‘Friends’—the sexy Gen-Xers
in my living room every week

In those barbaric times, when Tinder didn’t exist yet,
even beautiful people couldn’t find a date

Friends who stayed loyal to 'Friends' for 10 years: From left, Matthew Perry, Jennifer Aniston, David Schimmer, Courteney Cox, Matt LeBlanc, Lisa Kudrow (Photo courtesy of WarnerMedia)

IN the first season of Friends, there was a brief but very funny scene that partly explained why friends become, well, close friends.

At the start of one of the early episodes, this barkada is in their favorite watering hole, the fictional yet now iconic café called Central Perk. Each friend is busy doing his or her own thing, reading or catching up with work.  The place is quiet, but then, from out of nowhere, one of them starts humming the music theme from the movie The Odd Couple which, in the early 1970s, became a TV sitcom. The other friends start humming along, and it turns into a spontaneous concert of humming. When the performance is finished, it’s back to work, and the opening credits follow.

Sans any dialogue or action, those moments show the kind of camaraderie that makes friends stick together and get along. It’s about familiarity. The sitcom version of The Odd Couple was a show they grew up with. No explanations needed; they all get it, and they know the music. After all, they’re all in their 20s, and they grew up on the same things that were culturally popular during their childhood and teens.

Friends was launched in 1994, so obviously the friends belong to the so-called Generation X. I’m supposed to be part of that “lost” generation, but I don’t believe in stereotyping or being categorized. Admittedly, however, there may be at least one common trait, and it’s probably an inability to move on from one’s favorite childhood pastimes. It may include humming the songs or music from the TV shows, particularly Sesame Street, or in the case of the protagonists in Friends, The Odd Couple.

That scene with The Odd Couple struck a chord with me, because I was familiar with that sitcom, though it wasn’t popular here in the Philippines. A short explanation to my own friends was required when they asked about the significance of the music they hummed. That old ’70s show may have resonated with two of the main male friends, Joey (Matt LeBlanc) and Chandler (Matthew Perry). It was Chandler who instigated the spontaneous concerto at Central Perk.

The Odd Couple was about two grumpy middle-aged men who shared an apartment. Joey and Chandler happen to share an apartment too, though they’re much younger. And they’re only in crisis mode when they can’t score with a hot girl they had bumped into.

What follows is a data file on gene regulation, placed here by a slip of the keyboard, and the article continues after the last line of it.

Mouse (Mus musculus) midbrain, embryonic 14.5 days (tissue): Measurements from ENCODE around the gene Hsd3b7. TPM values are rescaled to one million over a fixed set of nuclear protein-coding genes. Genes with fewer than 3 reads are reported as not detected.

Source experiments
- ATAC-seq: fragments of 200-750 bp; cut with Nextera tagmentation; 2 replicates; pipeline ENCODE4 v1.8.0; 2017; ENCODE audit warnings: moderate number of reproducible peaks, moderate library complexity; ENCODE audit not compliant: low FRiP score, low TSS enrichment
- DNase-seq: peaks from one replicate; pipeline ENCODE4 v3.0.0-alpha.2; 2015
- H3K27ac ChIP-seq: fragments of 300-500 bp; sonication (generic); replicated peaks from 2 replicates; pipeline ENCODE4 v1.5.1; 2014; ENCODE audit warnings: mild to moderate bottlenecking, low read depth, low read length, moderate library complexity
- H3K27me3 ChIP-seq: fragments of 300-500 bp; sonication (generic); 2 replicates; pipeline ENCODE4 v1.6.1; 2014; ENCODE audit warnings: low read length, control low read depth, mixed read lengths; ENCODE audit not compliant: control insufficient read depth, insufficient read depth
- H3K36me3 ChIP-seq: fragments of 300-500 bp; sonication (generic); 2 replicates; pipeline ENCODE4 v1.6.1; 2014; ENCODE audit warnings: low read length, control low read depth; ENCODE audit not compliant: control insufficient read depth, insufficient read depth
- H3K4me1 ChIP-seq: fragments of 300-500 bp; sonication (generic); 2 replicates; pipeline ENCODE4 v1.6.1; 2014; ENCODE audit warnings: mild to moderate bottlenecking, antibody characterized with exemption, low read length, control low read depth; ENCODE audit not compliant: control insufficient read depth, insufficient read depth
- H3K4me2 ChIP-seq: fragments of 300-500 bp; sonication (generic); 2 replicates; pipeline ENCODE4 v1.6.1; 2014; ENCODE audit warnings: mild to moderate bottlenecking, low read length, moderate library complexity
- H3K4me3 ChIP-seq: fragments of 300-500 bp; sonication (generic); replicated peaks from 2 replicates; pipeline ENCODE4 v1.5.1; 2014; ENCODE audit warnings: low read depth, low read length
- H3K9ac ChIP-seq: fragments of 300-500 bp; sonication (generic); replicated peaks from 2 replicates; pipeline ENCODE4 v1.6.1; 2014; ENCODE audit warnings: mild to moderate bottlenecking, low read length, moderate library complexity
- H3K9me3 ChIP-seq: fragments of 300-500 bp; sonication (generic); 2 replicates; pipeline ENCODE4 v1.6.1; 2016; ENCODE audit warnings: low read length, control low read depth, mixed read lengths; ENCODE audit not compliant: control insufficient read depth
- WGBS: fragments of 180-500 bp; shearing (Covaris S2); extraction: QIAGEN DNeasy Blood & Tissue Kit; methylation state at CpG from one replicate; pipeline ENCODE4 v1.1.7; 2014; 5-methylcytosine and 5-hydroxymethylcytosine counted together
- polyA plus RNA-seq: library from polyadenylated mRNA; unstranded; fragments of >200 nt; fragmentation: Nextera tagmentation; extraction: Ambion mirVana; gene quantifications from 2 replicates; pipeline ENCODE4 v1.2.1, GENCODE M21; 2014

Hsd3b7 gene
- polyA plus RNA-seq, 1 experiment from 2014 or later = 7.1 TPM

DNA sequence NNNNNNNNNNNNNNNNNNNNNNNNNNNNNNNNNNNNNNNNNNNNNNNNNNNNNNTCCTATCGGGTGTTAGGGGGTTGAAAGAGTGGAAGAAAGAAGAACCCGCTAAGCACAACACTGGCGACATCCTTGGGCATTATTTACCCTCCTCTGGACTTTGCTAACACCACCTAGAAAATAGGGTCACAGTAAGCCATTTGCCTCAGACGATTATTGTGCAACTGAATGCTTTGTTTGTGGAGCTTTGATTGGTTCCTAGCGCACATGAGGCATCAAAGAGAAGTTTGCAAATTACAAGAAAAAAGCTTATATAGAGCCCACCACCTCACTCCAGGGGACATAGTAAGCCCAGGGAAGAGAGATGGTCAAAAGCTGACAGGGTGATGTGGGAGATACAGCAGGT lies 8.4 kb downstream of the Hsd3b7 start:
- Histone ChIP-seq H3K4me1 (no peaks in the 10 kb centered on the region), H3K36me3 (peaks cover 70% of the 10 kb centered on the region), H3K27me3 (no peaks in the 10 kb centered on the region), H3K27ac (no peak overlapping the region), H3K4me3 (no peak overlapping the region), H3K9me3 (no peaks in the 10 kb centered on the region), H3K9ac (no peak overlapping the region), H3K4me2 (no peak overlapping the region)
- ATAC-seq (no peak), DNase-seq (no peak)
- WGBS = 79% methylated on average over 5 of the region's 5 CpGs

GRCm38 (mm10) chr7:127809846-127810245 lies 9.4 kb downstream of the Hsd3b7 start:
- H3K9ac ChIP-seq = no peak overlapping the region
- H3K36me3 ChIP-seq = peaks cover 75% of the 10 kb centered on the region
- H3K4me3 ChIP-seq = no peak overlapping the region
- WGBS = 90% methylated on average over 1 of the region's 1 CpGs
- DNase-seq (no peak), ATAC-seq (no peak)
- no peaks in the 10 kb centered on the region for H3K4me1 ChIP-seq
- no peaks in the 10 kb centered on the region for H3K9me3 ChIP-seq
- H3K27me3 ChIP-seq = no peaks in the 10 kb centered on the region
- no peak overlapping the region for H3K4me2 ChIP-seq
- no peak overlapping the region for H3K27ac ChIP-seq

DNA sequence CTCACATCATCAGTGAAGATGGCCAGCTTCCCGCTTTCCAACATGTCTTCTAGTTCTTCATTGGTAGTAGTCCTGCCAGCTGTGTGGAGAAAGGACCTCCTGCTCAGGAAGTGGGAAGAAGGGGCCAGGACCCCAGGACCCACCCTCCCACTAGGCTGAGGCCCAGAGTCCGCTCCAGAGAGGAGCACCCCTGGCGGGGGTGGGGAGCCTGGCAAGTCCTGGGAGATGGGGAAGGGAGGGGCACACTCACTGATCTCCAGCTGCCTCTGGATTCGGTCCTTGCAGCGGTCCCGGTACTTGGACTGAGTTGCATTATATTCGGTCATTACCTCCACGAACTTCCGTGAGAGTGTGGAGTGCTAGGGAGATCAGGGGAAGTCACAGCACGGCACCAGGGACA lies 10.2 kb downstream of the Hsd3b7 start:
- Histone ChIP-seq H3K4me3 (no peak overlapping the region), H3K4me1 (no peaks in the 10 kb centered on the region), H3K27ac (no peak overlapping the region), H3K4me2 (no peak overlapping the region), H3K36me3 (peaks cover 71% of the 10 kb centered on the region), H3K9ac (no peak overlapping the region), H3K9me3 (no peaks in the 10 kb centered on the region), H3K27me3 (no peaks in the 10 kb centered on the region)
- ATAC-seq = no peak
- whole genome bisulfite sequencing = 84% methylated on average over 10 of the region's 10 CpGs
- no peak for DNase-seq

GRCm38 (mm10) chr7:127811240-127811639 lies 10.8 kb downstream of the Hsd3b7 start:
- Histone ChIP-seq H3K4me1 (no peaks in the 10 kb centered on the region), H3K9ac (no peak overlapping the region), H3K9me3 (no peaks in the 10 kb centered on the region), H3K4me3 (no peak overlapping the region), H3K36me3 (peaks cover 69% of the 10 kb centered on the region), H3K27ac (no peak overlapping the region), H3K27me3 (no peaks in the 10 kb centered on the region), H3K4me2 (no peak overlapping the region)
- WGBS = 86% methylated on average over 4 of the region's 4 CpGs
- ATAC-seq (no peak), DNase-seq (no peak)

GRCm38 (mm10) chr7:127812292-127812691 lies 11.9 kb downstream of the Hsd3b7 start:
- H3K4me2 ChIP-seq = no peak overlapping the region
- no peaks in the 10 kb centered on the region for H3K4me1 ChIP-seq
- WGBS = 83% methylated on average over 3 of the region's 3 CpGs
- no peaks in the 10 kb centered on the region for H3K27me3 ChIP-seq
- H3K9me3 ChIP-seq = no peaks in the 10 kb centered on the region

Chandler and Joey lived across the apartment of Monica Geller (Courteney Cox), whose roommates throughout the show’s 10-year run have included Rachel (Jennifer Aniston) and Phoebe (Lisa Kudrow). Monica’s brother Ross (David Schwimmer) often dropped by because he was interested in Rachel, whom he finally married in the final season.

This cast had great chemistry and expert comic timing. They seemed to have a wonderful time playing their roles

This ensemble cast had great chemistry and expert comic timing. They seemed to have a wonderful time playing their respective roles, which were all smartly written. From the word go, they fit their parts perfectly.

Somehow, the producers and writers succeeded in showcasing the entire ensemble cast within a 20-minute episode. None of the characters was allowed to dominate an episode. Each actor was made to display the qualities of his character in every situation they find themselves in. They got equal exposure all the way.

Adding to the appeal were the famous guest stars. Older viewers got the kick out of watching Hollywood luminaries like Elliot Gould, Brenda Vaccaro, and Morgan Fairchild play their parents. And so hip was Friends, it attracted A-List stars like Robin Williams, Julia Roberts, and Aniston’s future ex-husband Brad Pitt. Even Elizabeth Taylor paid them a visit, though she was actively plugging her new line of perfume in various other sitcoms. Still, despite the star wattage, the ensemble cast remained the central focus.